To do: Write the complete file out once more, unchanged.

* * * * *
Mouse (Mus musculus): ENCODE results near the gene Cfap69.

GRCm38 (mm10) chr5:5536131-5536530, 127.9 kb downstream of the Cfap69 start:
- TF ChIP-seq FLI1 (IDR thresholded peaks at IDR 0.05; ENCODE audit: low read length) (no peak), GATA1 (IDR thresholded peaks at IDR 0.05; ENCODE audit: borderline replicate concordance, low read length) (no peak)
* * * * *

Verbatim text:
Mouse (Mus musculus): ENCODE results near the gene Cfap69.

GRCm38 (mm10) chr5:5536131-5536530, 127.9 kb downstream of the Cfap69 start:
- TF ChIP-seq FLI1 (IDR thresholded peaks at IDR 0.05; ENCODE audit: low read length) (no peak), GATA1 (IDR thresholded peaks at IDR 0.05; ENCODE audit: borderline replicate concordance, low read length) (no peak)